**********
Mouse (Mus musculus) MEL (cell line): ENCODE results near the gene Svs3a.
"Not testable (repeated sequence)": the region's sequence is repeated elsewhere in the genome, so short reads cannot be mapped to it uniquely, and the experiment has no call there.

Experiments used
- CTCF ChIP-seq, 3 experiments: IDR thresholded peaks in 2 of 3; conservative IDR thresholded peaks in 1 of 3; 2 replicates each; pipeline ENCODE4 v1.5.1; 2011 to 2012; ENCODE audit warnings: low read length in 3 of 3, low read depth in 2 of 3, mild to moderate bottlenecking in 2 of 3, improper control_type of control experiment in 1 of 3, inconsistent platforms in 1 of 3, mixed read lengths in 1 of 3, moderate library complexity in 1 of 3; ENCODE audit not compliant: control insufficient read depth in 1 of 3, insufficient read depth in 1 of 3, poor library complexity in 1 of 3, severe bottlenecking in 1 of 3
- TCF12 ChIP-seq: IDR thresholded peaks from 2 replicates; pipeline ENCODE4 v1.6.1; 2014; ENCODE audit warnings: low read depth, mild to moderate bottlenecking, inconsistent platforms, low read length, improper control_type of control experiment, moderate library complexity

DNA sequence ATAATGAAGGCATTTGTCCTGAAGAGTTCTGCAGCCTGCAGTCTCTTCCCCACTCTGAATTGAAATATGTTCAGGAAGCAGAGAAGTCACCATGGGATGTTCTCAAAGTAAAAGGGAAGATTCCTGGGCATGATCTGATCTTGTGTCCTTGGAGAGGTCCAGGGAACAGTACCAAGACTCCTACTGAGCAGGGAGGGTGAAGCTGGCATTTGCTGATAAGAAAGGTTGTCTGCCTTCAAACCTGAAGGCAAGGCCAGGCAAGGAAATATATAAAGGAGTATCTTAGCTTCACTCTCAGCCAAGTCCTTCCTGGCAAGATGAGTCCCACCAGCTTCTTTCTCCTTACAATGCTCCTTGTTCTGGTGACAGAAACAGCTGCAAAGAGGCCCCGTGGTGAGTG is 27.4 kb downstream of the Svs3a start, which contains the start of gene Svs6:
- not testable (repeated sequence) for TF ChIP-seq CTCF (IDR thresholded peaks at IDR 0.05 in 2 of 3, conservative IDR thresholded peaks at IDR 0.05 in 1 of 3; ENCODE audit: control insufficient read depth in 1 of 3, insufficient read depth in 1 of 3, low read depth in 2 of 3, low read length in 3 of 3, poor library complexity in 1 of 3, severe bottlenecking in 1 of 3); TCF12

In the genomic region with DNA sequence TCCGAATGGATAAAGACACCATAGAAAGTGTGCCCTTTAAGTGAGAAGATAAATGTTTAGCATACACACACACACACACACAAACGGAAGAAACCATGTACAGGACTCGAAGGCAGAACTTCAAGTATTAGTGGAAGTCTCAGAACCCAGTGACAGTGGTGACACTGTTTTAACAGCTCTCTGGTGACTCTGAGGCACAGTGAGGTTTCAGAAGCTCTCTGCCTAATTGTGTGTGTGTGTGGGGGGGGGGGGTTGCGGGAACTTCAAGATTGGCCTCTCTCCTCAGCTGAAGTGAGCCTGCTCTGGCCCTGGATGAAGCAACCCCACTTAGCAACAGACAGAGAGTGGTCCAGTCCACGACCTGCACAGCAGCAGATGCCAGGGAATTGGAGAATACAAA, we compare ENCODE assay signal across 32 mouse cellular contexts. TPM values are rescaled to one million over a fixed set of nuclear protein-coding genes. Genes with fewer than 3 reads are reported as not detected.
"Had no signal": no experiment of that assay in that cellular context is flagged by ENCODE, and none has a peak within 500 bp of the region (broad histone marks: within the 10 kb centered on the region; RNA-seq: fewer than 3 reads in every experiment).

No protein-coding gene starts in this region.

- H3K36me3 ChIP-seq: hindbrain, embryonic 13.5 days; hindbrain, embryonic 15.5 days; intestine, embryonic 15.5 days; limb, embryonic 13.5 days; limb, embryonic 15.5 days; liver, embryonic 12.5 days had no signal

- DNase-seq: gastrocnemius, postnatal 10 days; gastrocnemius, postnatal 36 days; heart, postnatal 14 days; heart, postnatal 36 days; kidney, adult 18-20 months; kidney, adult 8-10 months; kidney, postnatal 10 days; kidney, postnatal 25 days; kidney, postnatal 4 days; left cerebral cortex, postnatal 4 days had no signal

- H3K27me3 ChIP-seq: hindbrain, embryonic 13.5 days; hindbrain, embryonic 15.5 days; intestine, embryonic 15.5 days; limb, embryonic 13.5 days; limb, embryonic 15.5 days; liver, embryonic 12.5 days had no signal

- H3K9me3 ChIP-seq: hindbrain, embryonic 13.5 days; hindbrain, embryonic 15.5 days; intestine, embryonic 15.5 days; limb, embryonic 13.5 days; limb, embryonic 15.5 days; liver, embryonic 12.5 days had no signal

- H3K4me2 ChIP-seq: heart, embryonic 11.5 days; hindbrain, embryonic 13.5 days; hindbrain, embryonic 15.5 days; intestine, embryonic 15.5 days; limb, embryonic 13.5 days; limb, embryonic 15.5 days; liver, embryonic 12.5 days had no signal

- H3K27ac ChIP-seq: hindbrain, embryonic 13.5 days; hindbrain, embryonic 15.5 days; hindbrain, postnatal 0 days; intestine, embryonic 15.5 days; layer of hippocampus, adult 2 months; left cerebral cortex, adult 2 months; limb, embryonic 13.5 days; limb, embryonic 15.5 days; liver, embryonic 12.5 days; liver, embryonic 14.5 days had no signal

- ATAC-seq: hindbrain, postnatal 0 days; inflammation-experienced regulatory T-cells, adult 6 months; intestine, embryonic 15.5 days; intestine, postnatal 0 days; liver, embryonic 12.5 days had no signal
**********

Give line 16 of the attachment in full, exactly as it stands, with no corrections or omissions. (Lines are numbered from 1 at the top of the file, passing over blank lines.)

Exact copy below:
- H3K27ac ChIP-seq: hindbrain, embryonic 13.5 days; hindbrain, embryonic 15.5 days; hindbrain, postnatal 0 days; intestine, embryonic 15.5 days; layer of hippocampus, adult 2 months; left cerebral cortex, adult 2 months; limb, embryonic 13.5 days; limb, embryonic 15.5 days; liver, embryonic 12.5 days; liver, embryonic 14.5 days had no signal